* SinisterSubway: There is a considerable amount of abandoned or disused infrastructure in the system. [[http://underground-history.co.uk/front.php Underground History]] has details on the vast majority of it. Until quite recently, when its comically Victorian rolling stock was replaced, the Northern Line was noted for its darkness and gloom. Not for nothing was the subway attack in ''Film/AnAmericanWerewolfInLondon'' set in a Northern Line station.
* One Under: The term used when someone goes under a train (fatally or not), be it as a result of attempted or actual suicide, murder or accident. Has turned up in fiction at least twice (as in ''Series/StateOfPlay''). Many drivers who are involved in a "One Under" don't drive a train again. Not exclusive to this system, of course. Many stations have areas under the tracks to stop people doing that sort of thing, known as "suicide pits". These incidents are prevented at the underground stations on the 1999 extension of the Jubilee Line, since they were built with platform screen doors.

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3rd Aug '15 3:38:31 PM DaibhidC
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* The non-fiction book ''Literature/NotesFromASmallIsland'' by Creator/BillBryson suggests a fun game to play with someone who's unfamiliar with London. You challenge them to see who can get from Bank to Mansion House the quicker. They will consult the map (which, it must be remembered, favours clearly showing connections over conveying distance), take the Central Line to Liverpool Street, and then change to the Circle line to get to Mansion House. You, meanwhile, have left the station and walked a little way down Queen Victoria Street. There are several other points where this works.
17th Jul '15 9:20:48 AM morane
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The city's considerable age has led to several stations having wonderfully evocative names, including East India, Seven Sisters, Elephant & Castle, Tooting Bec, White City and the unintentionally hilarious Cockfosters.[[note]]Though it's worth mentioning most of these stations are named after the places they are based in -- the area names came before their respective stations.[[/note]] Try not to coo too much, though, because it will make your position as a tourist even more obvious. In fact, the best way to act on the Tube is to nonchalantly read a book (or the free papers that end up littering the cars), or else [[ZombieApocalypse stare straight ahead with dead eyes]].[[note]]This is an interesting bit of human behaviour relating to personal space, very closely related to the UncomfortableElevatorMoment -- but much longer, and going sideways. Normally, people -- or at least Brits -- would keep a bit more distance from each other, but that's just not practical in the pack cylinder shaped cars of the tube lines, so instead they retreat into the mind and ignore it.[[/note]] This tendency by London Tubegoers is often referenced in the rest of the country, with [[OopNorth Northerners]] claiming that they can (and do) easily find each other on a given Tube train due to being the only people who act as if there are other human beings present.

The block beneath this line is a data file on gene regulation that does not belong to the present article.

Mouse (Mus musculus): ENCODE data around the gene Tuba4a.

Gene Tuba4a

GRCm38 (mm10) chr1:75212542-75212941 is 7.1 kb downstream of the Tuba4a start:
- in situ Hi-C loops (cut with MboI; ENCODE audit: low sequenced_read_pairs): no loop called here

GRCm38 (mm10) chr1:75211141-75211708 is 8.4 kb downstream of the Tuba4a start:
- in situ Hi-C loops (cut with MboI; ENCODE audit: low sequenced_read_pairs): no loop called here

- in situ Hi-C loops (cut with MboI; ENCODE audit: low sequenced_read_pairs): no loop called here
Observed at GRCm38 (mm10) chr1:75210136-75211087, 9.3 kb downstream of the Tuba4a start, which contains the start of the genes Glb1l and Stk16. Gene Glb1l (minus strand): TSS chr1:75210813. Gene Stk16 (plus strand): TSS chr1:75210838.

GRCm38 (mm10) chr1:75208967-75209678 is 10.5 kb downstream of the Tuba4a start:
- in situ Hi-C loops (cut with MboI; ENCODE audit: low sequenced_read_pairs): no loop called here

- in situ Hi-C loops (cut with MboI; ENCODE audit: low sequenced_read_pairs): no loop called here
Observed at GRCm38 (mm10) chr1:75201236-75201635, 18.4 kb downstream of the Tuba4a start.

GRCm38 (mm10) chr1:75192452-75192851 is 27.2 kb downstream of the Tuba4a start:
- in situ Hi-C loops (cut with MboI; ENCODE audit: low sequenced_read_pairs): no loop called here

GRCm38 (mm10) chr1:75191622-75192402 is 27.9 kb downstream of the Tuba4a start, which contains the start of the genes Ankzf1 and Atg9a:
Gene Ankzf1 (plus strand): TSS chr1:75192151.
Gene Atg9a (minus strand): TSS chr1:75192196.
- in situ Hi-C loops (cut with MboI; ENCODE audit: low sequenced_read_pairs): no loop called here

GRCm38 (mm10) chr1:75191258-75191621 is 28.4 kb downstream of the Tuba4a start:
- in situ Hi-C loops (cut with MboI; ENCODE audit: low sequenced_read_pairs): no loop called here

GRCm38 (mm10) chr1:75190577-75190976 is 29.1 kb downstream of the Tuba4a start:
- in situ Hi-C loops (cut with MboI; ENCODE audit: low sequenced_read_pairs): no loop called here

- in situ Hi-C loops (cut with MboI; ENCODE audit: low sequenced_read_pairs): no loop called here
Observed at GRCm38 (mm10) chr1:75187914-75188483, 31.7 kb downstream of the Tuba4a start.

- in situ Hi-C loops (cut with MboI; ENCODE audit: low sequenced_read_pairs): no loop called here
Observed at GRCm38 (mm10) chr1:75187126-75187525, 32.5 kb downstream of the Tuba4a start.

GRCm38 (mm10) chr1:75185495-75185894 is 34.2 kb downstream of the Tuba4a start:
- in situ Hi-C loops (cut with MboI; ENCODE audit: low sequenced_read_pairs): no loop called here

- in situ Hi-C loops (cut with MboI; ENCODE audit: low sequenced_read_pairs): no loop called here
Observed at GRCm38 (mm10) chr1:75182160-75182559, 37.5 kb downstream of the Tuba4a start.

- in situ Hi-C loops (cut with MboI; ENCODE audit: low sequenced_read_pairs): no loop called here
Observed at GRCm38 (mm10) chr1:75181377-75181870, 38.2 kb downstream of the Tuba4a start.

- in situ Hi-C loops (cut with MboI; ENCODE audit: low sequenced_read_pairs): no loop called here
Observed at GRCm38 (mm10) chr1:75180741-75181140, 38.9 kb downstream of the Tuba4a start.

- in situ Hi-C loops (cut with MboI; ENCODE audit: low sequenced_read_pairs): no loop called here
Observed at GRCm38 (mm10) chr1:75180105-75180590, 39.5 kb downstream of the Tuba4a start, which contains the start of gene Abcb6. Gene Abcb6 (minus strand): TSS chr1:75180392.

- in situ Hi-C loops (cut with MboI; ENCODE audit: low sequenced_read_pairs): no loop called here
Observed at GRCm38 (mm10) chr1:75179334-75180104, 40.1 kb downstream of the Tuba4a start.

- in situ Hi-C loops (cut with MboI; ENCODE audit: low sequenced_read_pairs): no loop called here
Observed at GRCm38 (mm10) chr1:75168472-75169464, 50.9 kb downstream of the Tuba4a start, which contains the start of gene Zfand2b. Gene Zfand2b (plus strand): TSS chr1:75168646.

to:

The city's considerable age has led to several stations having wonderfully evocative names, including East India, Seven Sisters, Elephant & Castle, Tooting Bec, White City and the unintentionally hilarious Cockfosters.[[note]]Though it's worth mentioning most of these stations are named after the places they are based in -- the area names came before their respective stations.[[/note]] The name Cockfosters has been recorded as far back as 1524, and is thought to be either the name of a family, or that of a house which stood on Enfield Chase. One suggestion is that it was "the residence of the cock forester (or chief forester)"[[/note]] Try not to coo too much, though, because it will make your position as a tourist even more obvious. In fact, the best way to act on the Tube is to nonchalantly read a book (or the free papers that end up littering the cars), or else [[ZombieApocalypse stare straight ahead with dead eyes]].[[note]]This is an interesting bit of human behaviour relating to personal space, very closely related to the UncomfortableElevatorMoment -- but much longer, and going sideways. Normally, people -- or at least Brits -- would keep a bit more distance from each other, but that's just not practical in the pack cylinder shaped cars of the tube lines, so instead they retreat into the mind and ignore it.[[/note]] This tendency by London Tubegoers is often referenced in the rest of the country, with [[OopNorth Northerners]] claiming that they can (and do) easily find each other on a given Tube train due to being the only people who act as if there are other human beings present.